A Day Down the Arcades

Image of a virtual horse racing penny betting game from an amuesment arcade.Whacka-Monty-Mole programmers, Trevor (Smila) Storey and Stuart Collier, are currently building a fully featured amusement arcade. It's planned to have video games, pinball, fruit-machines, a pool table, air-hockey, juke-box, shove-a-penny machines and more. It's a massive undertaking, but they seem to be well up to the job, looking at their supporting web-site.

They've even hinted that one or two of the games may be made switch accessible, which I keep my fingers crossed for. Meanwhile, here's some links... Switch Arcade Classics, the A.T.E. Arcade (W.I.P.) and AbleGames 2009.

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Finding Beauty

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Picture Puzzle

Image of Picture Puzzle. A fragmented image of two dolphins jumping out of water at sun-set. Graeme Singh knows how to make a game accessible. His latest two are Picture Puzzle and Matching Pairs 2010 World Cup Edition. Outstanding features?

Picture Puzzle is one of the most accessible one-switch puzzle games ever written. It employs a lovely radar pointer system and a placement assistant. On it's easiest settings, all you need to do is hold your switch down, and the computer will place the segments for you.

Matching Pairs offers four different ways to play, including keyboard, switch, point-and-click device and dwell-clicking. With that it should be just as playable for people using an eye-tracker (with fairly accurate control) as for most other people with vision.

These have both been reviewed over at the Accessible GameBase (links are above) and our freely available to download from Grame's Free Games.

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Design Tips For: Subtitled Games

Full subtitles (aka Closed Captions if you live in the USA or Canada) in a game, can make the world of difference to deaf and partially-hearing players. Now that games and films have so many parallels, imagine how hard it would be to follow a film without the sound-track. It's not much a stretch to imagine how hard some games become without sound.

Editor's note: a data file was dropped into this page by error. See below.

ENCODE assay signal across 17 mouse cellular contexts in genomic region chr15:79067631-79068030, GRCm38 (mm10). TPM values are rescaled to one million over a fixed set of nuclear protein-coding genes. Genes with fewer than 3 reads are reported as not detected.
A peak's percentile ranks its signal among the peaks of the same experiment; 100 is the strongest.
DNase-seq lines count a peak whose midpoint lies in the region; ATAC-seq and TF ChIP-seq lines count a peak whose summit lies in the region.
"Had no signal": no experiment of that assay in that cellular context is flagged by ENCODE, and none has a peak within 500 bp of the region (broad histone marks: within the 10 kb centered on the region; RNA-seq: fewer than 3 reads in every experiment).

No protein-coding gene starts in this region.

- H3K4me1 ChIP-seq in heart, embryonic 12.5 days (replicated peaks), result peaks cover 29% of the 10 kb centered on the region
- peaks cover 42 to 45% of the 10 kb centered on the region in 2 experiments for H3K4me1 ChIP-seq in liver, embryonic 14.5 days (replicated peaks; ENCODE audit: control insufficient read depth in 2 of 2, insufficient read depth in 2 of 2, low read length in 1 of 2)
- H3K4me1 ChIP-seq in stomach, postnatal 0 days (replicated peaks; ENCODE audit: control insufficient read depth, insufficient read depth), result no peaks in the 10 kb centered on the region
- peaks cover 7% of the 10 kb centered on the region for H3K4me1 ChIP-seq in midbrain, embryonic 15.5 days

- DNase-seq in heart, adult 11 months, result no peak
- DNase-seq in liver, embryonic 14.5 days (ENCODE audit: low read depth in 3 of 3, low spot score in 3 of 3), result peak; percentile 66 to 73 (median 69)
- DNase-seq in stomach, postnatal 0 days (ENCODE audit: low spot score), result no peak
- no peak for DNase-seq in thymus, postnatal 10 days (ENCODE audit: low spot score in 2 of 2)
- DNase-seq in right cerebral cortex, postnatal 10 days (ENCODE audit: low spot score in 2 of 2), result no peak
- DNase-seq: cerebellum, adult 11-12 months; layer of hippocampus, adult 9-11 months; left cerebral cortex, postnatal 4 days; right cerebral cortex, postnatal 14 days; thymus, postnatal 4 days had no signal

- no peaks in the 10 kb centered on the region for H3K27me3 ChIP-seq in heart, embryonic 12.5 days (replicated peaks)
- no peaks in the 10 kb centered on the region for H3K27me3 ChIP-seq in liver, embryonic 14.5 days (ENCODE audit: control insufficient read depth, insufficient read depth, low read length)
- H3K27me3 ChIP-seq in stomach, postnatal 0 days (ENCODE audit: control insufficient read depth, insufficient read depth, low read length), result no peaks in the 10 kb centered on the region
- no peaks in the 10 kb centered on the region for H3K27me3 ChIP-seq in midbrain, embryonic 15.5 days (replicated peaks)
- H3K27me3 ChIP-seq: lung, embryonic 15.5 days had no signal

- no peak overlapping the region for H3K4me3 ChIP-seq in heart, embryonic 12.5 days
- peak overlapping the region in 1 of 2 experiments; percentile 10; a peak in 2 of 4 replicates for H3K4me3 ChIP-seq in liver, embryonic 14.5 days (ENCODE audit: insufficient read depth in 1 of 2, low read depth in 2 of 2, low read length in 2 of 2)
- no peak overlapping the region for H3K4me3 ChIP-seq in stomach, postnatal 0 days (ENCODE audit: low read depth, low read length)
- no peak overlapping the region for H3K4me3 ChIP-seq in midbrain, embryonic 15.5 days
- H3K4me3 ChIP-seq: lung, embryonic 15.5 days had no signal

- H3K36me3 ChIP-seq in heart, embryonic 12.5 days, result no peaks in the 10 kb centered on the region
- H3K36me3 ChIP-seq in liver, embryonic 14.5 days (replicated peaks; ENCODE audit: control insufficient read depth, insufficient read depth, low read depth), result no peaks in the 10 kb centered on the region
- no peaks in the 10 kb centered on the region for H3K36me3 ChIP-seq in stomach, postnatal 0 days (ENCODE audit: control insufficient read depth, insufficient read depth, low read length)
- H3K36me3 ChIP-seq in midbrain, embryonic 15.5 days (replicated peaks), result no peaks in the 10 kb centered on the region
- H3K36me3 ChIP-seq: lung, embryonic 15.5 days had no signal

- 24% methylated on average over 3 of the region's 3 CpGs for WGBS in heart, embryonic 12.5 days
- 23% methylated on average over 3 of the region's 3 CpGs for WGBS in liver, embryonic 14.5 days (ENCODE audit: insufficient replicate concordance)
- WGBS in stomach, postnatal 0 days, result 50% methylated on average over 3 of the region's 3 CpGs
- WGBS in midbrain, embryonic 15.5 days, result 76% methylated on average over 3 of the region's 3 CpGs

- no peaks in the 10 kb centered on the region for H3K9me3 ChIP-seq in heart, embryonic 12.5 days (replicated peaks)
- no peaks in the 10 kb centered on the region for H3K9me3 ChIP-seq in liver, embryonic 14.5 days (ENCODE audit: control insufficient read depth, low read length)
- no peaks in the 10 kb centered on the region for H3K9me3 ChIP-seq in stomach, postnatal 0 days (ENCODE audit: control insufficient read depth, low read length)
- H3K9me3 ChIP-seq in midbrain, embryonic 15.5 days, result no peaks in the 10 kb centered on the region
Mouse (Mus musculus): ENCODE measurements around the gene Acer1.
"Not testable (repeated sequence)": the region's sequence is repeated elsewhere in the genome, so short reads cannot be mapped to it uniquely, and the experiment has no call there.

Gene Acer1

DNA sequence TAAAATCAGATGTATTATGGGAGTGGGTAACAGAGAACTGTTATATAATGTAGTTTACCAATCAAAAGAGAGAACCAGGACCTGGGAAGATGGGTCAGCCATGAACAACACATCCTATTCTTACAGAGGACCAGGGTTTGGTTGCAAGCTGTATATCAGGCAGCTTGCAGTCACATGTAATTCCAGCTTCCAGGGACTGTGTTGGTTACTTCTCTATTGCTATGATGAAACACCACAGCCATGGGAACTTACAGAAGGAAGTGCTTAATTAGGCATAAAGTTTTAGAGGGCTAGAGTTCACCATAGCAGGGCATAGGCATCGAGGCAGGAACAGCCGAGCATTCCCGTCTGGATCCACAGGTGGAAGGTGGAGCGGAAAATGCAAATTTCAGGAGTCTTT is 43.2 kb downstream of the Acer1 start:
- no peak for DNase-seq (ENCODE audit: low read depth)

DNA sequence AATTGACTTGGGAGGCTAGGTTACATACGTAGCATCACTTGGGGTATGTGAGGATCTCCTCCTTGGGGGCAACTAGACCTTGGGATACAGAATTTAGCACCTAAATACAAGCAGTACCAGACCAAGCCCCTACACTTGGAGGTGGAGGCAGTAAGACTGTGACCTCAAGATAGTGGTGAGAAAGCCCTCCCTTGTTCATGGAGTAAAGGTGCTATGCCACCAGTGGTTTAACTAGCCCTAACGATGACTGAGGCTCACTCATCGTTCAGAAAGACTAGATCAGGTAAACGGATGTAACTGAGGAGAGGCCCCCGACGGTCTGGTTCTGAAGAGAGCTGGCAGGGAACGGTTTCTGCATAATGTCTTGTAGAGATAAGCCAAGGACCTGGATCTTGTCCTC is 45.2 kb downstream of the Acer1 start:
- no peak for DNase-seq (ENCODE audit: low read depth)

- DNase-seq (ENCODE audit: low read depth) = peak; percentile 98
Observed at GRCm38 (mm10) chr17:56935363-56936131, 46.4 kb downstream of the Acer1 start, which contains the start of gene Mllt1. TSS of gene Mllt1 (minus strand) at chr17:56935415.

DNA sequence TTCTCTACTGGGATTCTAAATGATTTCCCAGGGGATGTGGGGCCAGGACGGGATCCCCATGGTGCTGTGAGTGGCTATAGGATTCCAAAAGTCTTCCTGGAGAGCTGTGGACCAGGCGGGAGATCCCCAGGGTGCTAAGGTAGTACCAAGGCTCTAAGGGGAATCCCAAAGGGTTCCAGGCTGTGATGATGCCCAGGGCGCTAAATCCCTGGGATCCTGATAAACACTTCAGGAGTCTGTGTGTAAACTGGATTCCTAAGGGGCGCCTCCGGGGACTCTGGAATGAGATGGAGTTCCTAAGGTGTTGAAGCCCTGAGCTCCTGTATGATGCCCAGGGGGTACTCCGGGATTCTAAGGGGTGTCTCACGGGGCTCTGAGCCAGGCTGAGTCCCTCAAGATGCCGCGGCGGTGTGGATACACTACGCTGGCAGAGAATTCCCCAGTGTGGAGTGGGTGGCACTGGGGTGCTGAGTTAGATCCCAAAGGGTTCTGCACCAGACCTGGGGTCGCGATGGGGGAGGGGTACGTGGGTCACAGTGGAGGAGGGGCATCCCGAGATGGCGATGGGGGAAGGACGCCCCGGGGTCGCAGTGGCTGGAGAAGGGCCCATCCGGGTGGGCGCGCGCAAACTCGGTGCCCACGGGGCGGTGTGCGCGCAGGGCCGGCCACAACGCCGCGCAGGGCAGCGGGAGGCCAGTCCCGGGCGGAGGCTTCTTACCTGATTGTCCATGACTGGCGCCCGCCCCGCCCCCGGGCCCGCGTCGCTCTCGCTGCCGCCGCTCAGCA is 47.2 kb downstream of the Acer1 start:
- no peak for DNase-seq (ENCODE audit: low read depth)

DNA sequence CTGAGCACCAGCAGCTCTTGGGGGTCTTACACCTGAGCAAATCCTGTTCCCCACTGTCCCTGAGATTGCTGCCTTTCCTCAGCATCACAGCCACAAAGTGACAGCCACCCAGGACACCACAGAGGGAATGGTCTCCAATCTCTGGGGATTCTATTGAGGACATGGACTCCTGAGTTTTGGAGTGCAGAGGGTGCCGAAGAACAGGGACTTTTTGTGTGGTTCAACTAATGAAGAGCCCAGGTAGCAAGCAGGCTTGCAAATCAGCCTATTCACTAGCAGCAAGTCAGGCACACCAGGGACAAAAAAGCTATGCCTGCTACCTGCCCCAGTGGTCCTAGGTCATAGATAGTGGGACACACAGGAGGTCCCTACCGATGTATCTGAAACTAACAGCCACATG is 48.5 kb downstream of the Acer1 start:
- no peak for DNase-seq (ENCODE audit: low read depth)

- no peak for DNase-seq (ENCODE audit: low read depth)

My friend, Reid Kimball, has posted a really helpful Mockup of Heavy Rain with full closed captioning. It shows some of the importance of having the mood of music described, the sound effects as well as the essential dialogue.

Reid is offering a service to advise game developers upon how to best include deaf and partially-hearing players. He definitely knows his stuff, after having worked with the team that modified Doom 3 to include full subtitles, and spending many years supporting the IGDA's Game Accessibility Special Interest Group.

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Natal becomes Kinect

Image of HAL's electronic eye from the film 2001. Microsoft's enormously promising Project Natal has become Kinect, and is due for release later this year. Borne of the massive influence of Myron Kreuger's 20th century works and the success of Nintendo's Wii, Kinect could become something special. It could equally well become another missed opportunity to open up gaming to those residing outside of the average gamer demographic.

It wasn't that long ago that I felt that Microsoft, and others, were not hearing the pleas of excluded gamers at all. After a nice e-mail from Microsoft earlier this week, I'm now hopeful that things may be taking a positive turn in attitude. Watch this space, and in the interim, I'd recommend reading Steve Spohn's take on Kinect for another view.